Dr LOD wrote: ↑
Tue Jul 28, 2020 10:21 am
In the latest bit of Mormon victim mentality, DCP comments on the latest about the Book of Mormon musical.
In a particular historical moment that's intensely focused on questions of racism, a movie of the Book of Mormon musical might be very problematic. It ridicules Latter-day Saints and their faith, of course, but it's arguably deeply, deeply racist toward African blacks.
I've always been quite surprised at how unconcerned people -- especially "progressives" and secular critics of the Church -- have been about the (to me) quite overt and unabashed racism of the musical. Perhaps it's just that the racism is outweighed by the sheer joy of zinging the silly, reactionary, and unfashionable Mormons.
DCP misses the major point of how things were presented in the musical. The whole thing was a parody of racist Mormon thought and culture. This was presented on how the missionaries saw the people they were working around. So yes there were deeply racist things about people in Africa in the musical, but this is a reflection on the exact warped thinking that many missionaries arrive into the mission field start with. As the story in the musical unfolds the protagonist does change how he sees the people he was sent to serve.
That was my reaction as well, Dr. LOD. It's just the usual Mopologetics: he's willing to condemn racism if he can get a "twofer" out of it. Because hey, if The Book of Mormon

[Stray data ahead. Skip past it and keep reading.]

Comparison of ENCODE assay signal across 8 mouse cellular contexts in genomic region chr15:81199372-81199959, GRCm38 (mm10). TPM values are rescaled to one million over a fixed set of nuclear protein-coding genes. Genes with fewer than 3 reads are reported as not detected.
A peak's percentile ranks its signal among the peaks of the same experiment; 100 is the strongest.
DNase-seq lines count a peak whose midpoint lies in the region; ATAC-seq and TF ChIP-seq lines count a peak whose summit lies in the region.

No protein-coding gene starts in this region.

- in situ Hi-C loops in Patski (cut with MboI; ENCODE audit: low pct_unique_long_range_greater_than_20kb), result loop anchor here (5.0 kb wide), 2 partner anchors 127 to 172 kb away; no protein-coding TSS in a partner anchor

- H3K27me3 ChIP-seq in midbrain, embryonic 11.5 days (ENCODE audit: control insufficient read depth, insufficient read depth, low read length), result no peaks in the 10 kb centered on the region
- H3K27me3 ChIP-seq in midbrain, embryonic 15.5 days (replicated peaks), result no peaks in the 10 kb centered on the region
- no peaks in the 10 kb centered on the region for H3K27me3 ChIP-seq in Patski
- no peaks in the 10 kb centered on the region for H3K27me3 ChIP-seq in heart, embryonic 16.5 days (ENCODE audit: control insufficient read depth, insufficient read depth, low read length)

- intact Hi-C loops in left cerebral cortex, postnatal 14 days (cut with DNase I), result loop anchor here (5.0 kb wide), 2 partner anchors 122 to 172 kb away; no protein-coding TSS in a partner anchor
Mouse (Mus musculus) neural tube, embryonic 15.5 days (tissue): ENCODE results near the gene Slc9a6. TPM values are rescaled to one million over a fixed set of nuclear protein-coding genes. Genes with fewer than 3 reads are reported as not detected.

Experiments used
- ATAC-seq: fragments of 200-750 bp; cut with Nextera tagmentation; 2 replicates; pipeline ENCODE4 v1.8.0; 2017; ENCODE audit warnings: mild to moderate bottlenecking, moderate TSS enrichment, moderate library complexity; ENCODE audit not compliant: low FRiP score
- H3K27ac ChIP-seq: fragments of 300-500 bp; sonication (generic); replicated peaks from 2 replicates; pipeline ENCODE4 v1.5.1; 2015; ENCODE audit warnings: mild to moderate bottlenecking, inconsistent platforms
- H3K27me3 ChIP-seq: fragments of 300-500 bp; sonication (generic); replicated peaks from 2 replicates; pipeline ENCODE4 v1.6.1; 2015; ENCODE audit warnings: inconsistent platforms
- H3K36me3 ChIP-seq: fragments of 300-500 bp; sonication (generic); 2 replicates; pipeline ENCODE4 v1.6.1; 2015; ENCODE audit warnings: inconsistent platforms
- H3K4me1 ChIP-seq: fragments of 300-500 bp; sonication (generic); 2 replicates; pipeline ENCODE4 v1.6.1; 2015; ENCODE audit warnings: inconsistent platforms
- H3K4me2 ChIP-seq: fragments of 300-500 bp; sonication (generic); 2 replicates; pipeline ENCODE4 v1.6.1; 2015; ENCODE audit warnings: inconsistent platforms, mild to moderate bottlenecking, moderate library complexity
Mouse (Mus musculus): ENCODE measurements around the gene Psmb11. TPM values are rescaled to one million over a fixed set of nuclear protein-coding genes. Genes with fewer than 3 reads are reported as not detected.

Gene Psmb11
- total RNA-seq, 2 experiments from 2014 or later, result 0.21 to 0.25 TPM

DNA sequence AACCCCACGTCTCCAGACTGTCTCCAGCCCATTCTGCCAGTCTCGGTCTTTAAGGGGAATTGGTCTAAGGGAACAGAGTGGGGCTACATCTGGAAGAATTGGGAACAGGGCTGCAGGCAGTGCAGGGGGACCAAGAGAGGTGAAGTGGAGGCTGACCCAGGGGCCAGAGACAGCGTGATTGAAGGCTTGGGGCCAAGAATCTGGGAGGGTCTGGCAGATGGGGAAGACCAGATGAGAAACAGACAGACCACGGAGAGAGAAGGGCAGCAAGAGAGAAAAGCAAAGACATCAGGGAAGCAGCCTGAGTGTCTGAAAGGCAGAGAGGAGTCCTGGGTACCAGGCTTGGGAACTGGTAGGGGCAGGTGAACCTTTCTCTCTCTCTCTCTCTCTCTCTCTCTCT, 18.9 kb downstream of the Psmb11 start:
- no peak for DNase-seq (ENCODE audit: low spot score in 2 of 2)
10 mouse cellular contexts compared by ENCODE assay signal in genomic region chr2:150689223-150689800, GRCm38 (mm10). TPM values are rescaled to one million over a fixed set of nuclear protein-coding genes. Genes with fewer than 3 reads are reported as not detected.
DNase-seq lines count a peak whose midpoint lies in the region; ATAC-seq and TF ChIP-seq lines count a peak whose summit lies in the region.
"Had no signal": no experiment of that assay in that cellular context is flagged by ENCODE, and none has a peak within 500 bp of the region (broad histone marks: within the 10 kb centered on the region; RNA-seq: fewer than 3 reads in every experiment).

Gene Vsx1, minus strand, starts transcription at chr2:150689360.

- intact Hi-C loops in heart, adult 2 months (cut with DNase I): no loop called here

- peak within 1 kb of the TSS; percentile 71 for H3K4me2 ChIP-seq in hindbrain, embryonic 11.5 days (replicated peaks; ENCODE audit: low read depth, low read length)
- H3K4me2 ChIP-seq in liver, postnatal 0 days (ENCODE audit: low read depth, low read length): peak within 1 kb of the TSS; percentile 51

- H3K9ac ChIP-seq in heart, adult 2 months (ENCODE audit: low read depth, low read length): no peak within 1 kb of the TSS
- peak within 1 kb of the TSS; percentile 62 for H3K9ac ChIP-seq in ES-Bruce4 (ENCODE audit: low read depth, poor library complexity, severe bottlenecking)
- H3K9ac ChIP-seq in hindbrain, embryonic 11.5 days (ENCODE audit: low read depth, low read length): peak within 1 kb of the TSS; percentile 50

musical is dismissed for racism, then that neatly defuses criticisms of Mormonism too, right?
But it's worth pointing out that the comment you cite comes from a blog post allegedly supporting the film Heart of Africa
. Look at this passage from DCP:
Sic et Non wrote:
I hope for its success for many reasons.
It is, for example, the first feature film that was produced jointly by a Congolese and American team, the first feature film that was produced and filmed entirely within the Democratic Republic of the Congo, and, obviously, the first Congolese feature film to be released in movie theaters in the United States of America.
How much of this is true? If you have the inclination, you can always spend some time searching through the films
listed at the Pan African Film Festival, which has been screening feature films from all over Africa for close to 30 years. Oddly, though, for DCP, only Heart of Africa
, which was co-produced by white, BYU-affiliated Mormons, is the "first feature film." (To provide just one counter-example, here's a Hollywood Reporter review from 2017
of a "feature film" that was directed Dieudo Hamadi, a Congolese director. To claim that Heart of Africa
is "the first Congolese feature film to be released in movie theaters in the United States" is akin to the old racist claim that Christopher Columbus "discovered" America. It's just flat-out wrong.
Perhaps DCP wants to split hairs over what he means by "feature film" (like, do documentaries somehow "not count"?) or "released in movie theaters," but I think he's put his foot in his mouth yet again on this issue.
"[I]f, while hoping that everybody else will be honest and so forth, I can personally prosper through unethical and immoral acts without being detected and without risk, why should I not?." --Daniel Peterson, 6/4/14